Marc Kegelaers & Kristof Van Hoecke

ADLC & SGS

‘The beauty of this project is its collaboration - an ecosystem involving AGLC, SGS, our client BASF, the city of Antwerp, and Port of Antwerp-Bruges - that enabled us to counter obstacles and to comply with legislation. It’s true innovation; no one has ever done this before.’

Marc Kegelaers and Kristof Van Hoecke
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Samplify: a groundbreaking drone project in the port of Antwerp

Transporting chemical samples to the lab via drone in Port of Antwerp-Bruges is the innovation that ADLC wanted to realise. This pioneering startup got financial support from the city of Antwerp to have this project kickstarted in partnership with SGS. Now, this new way of transport is gaining prestige internationally. We engage with Marc & Kristof, key figures in ADLC and SGS, to delve into the details of Samplify.

ADLC is an acronym for ‘A Drone Logistics Company’, a start-up rooted in The Beacon community. Specializing in urgent industrial deliveries by drone, ADLC aims to ensure a secure and sustainable service, seamlessly integrating drone transport into routine business operations. 

To cover this project, ADLC partnered with SGS - the world’s leading testing, inspection, and certification company. Recognized as the benchmark for sustainability, quality, and integrity worldwide, SGS boasts a vast network of 98.000 employees operating across 2,650 offices and laboratories. The company actively contributes to building a better, safer, and more interconnected world. 

The cooperation between ADLC and SGS resulted in a groundbreaking drone project, called Samplifly within the Port of Antwerp-Bruges. This project, which significantly impacts sample transportation efficiency, sustainability, and safety, aims to revolutionize traditional practices and is a milestone in using drones in an industrial environment. 

Hello Marc, how did ADLC’s story begin?

Marc: ‘Vlerick Business School approached me to mentor two master-after-master students, Grégoire Moreau and Rayan Quintaes, who had developed a business plan for a drone-related company. Initially focusing on delivering consumer goods like pizzas, I redirected them towards finding a segment with more value, ultimately leading them to SGS.’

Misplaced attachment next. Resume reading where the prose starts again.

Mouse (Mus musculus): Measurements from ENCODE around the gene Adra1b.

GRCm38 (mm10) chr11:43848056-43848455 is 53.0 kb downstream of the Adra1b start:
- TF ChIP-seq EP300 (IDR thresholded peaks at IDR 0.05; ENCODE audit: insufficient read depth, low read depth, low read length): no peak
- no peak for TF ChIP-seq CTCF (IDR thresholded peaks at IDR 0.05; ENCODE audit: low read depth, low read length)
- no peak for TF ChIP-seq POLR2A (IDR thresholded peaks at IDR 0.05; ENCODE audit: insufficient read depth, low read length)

Kristof, how did you at SGS react?

Kristof: ‘It was the right call at the right time. We were exploring alternative ways to transport samples from the port to our labs, a process often time-consuming and not integrated into our operations. Drones presented a solution, enabling us to transport samples four times faster, significantly impacting efficiency and cost. In addition, this form of air transport reduces CO2 emissions by an impressive 80%.’

Marc, what kind of a drone does ADLC use?

Marc: ‘Our drone is relatively large, with a wingspan of 3 meters. It’s crash-resistant and electric, making it suitable for transporting dangerous goods in an industrial environment. With the support of the city of Antwerp, we could implement the solution faster than anticipated.’

Drone ADLC
Drone ADLC

Flying over numerous port companies sounds complex and highly regulated. How did you overcome the challenges? 

Kristof: ‘The beauty of this project is its collaboration -  an ecosystem involving AGLC, SGS, our client BASF, the city of Antwerp, and Port of Antwerp-Bruges - that enabled us to counter obstacles and to comply with legislation. It’s true innovation; no one has ever done this before.’

Marc: ‘Learning to master something difficult gives you a head start. Now that we’ve proven the concept, we can explore other locations and markets, such as transporting blood between hospitals or goods from seaports to drilling platforms. Legislation is a challenge, but it won’t stop us.’

What’s the significance of this project being based in Antwerp?

Marc: ‘It’s an Antwerp project with Antwerp technology. That’s enjoyable for everyone involved.’

Kristof: ‘Our goal is to globalize and expand the reach of this solution. After conducting some research, we identified at least 20 locations to implement successfully. Initially, we plan to roll out the project in two or three locations. Afterwards, we’ll explore additional opportunities. The insights gained from this Antwerp project are priceless.’ 

This article is based on the fifth episode of the podcast ‘The Story of Antwerp Innovators.' 

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